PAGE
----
This article is more than 1 year old

Google Chrome fights the power drain (again)

Battery usage optimization comes to Apple MacBooks

Google's code gremlins have been tweaking the company's Chrome browser under the hood to help Apple's MacBooks consume less power.

Chrome has long had a reputation for being less than frugal when it comes to power consumption. These issues can arise from software design choices, bugs, and ill-behaved third-party extensions.

Regardless, Google has intermittently made efforts to curb Chrome's thirst for energy. In January 2021, for example, Chocolate Factory software engineers tried to reduce the power consumption of Chrome on mobile devices by throttling JavaScript timers.

Even so, Chrome has generally lagged behind Apple Safari but ahead of Mozilla Firefox [PDF] when it comes to power consumption.

Apple on its website claims Safari provides browser users with up to two hours more streaming video than Chrome, Edge, and Firefox, and with up to 17 hours of wireless video, based on its own test using a 13-inch MacBook Pro with Apple M2, 8GB of RAM, 256GB SSD, and a pre-release version macOS Ventura.

In an effort to do better, Google announced battery and memory optimizations on December 8, 2022. The arrival of Chrome 108 about a week earlier brought two new performance settings, Energy Saver and Memory Saver, to maximize battery life when a device battery is low and to free up unused memory. These were rolled out globally for Chrome on Windows, macOS, and ChromeOS in the weeks that followed.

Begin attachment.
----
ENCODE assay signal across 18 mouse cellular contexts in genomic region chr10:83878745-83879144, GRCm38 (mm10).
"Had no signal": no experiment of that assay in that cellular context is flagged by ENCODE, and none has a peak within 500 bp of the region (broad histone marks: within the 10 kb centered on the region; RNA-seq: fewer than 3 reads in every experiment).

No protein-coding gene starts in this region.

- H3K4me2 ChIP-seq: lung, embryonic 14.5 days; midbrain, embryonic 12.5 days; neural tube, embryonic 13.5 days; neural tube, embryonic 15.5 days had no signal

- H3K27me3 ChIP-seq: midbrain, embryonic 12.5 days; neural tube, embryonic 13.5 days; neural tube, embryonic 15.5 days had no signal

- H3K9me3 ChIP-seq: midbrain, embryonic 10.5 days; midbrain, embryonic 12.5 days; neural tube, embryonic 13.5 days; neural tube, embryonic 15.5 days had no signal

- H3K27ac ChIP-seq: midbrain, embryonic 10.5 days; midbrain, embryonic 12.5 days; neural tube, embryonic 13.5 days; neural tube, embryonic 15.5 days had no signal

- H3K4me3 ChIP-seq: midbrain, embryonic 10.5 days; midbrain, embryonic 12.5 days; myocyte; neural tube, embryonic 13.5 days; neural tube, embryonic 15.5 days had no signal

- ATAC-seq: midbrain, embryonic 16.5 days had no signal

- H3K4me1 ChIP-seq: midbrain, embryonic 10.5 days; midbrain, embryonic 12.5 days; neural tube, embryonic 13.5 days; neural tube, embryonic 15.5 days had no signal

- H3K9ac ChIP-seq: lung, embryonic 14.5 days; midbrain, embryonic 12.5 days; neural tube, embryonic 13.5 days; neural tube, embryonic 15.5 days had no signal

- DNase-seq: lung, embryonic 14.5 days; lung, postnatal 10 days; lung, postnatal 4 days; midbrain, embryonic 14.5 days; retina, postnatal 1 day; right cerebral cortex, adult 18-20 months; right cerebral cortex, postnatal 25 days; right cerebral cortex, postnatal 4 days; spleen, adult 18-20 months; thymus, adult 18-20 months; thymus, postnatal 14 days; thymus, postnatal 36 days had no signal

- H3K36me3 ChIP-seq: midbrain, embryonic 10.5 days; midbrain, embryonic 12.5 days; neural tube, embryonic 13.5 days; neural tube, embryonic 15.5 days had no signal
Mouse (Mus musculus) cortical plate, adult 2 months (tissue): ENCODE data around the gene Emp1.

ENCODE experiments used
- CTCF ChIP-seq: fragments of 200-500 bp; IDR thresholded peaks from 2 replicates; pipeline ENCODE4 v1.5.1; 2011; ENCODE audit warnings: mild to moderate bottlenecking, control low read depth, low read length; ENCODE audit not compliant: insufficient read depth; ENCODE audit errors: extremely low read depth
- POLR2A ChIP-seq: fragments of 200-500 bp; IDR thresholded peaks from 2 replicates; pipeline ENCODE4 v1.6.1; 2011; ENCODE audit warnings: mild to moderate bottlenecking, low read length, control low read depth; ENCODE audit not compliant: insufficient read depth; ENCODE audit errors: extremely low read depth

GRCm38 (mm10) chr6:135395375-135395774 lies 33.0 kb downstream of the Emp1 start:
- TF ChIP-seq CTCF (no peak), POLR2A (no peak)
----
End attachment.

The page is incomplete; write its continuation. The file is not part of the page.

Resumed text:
Concurrently, Google has been adjusting the way Chrome processes data. These changes have been appearing in a gradual rollout via Chrome 108 (November 29, 2022), 109 (January 10, 2023), and 110 (February 7, 2023), and are expected to hit 100 percent coverage by the end of the week.

In a blog post provided in advance to The Register, Chrome software developer François Doray explains that the team has made several low-level changes to achieve better battery life on Apple MacBooks.

First, Google engineers have been adjusting how Chrome manages garbage collection and memory compression for recently created iframes. The result has been reduced power usage.

Second, JavaScript timers, put on a power diet two years ago, saw further adjustment.

"JavaScript timers were introduced at the beginning of the Web's history," said Doray. "Since then, Web developers have access to more efficient APIs to achieve the same (or better!) results. But JavaScript timers still drive a large proportion of a Web page's power consumption. As a result, we tweaked the way they fire in Chrome to let the CPU wake up less often."

This also involved efforts to cancel internal timers that were no longer needed. Timer cleanup happens to be a common memory management recommendation in the JavaScript world.

Third, Google's coders made data structure access more efficient by making key/value lookups take less time.

And finally, Googlers tested websites with a bot to find Document Object Model (DOM) change patterns that don't change pixels on the screen. Chrome was then modified to detect these patterns and to bypass the browser's style, layout, paint, raster, and GPU steps when these patterns occur since no visible page change is required.

All told, these adjustments now mean you should be able to browse in Chrome for 17 hours or watch YouTube for 18 hours on a MacBook Pro (13", M2, 2022), said Doray, citing Google's open source benchmark test suite.

Your move, Safari. ®

More about


Send us news

Other stories you might like